BLITZER: What's also very disturbing, Dr. Jha, that we're seeing more young people in their 20s and 30s, especially in some of these southern states testing positive for the virus. What could be causing that lax attitude, state policies? Are people more vulnerable than we earlier thought? Young people we're talking about.
JHA: Yes. There has been this campaign by a lot of folks who say young people don't really get sick. It's not a big deal if you're young. We do know young people do better than older people when they get infected. But this virus can still be quite deadly for young people. And more important, even if it doesn't kill them can cause pretty substantial illness. So I think the messaging on this hasn't quite been right. We've been saying it's no big deal, but I think in fact the truth is it is a big deal even for some young folks, especially if they have any kind of chronic disease.
BLITZER: And these young folks, even if they are asymptomatic or have very limited symptoms, they can still pass it on to their parents or their grandparents or other friends. There are still potentially a lot of danger there.
The White House says, Dr. Jha, that it's filling stockpiles to get ready for a possible second wave of the coronavirus in the fall. But we're still in the first wave right now, aren't we?
JHA: We absolutely are, Wolf. Some states are coming out of that first wave. You know, the ones that were hit the hardest in New York and New Jersey and Massachusetts. But large chunks of the country are going through their first wave now. So I think it's great that we're stockpiling. We've got to be going, you know, kind of 100 miles per hour on getting equipment ready because we're going to use some of it I think in this first wave over the summer. And then probably the whole country will need more of that once we get into the fall. So stockpiling is a really good idea right now.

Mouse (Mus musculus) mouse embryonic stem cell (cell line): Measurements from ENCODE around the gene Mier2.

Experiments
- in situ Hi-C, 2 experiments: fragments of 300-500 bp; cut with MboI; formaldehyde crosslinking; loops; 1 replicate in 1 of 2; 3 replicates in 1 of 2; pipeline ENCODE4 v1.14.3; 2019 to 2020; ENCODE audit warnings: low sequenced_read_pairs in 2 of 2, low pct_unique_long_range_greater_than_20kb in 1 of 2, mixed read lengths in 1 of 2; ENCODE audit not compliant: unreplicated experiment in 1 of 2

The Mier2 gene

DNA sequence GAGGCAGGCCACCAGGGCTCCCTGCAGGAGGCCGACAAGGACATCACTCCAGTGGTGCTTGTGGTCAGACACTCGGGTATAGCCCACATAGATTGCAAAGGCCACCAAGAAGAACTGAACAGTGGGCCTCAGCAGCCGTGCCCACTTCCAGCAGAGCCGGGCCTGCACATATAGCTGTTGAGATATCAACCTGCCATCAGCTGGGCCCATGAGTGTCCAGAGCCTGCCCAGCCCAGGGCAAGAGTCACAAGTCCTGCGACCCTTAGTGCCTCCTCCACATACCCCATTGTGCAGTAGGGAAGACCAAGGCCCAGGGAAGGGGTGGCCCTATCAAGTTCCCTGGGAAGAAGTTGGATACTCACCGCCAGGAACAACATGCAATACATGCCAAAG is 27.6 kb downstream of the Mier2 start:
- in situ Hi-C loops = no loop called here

BLITZER: It certainly is. The Centers for Disease Control and Prevention now says it's going to update its recommendations regarding face masks. Do you think wearing face masks should be mandatory in public places, especially indoors as opposed to simply being a recommendation?
JHA: You know, Wolf, I do. I do. Just like we have passed laws banning people from smoking indoors because we know there is a major public health benefit I think we should absolutely have rules in the middle of this pandemic saying it's against -- you know, it's against a law for you not to be wearing a mask because you are causing other people to be at risk and potentially getting other people sick.
So I see it very, very similarly. For the period of the pandemic, I think rules and laws like that would be very wise.
BLITZER: We're approaching 120,000 confirmed deaths here in the United States over the past maybe three, three and a half, four months. The CDC is now warning that the death toll from the virus in the U.S. could actually reach 145,000 by July 11th. That's the next three weeks or so. You've suggested it may go up to 200,000 by September or October. So we're still right in the middle of this, aren't we?
JHA: We are. We have a long way to go. You know, I've often said, I think we're in the third inning of what is probably going to be a nine-inning baseball game. We're hoping it doesn't go into extra innings, but the bottom line is we have a long way to go on this. And we need our leaders to be communicating that, Wolf, so that people understand that this isn't going to be over in a month or two months or even by September. And we've got to act in ways that really acknowledge that reality.
BLITZER: We're grateful to you, Dr. Jha, for what you're doing. Thanks so much for joining us.
JHA: Thanks, Wolf.
BLITZER: We will stay on top of this story, which continues to escalate.
Other important news we're following right now. For 27 straight days, protesters have marched in the streets here in the United States. And moments ago a protest in Los Angeles unfortunately turned violent.
Paul Vercammen is with the protesters there. I understand police were deployed rubber bullets were used. What's the latest, Paul?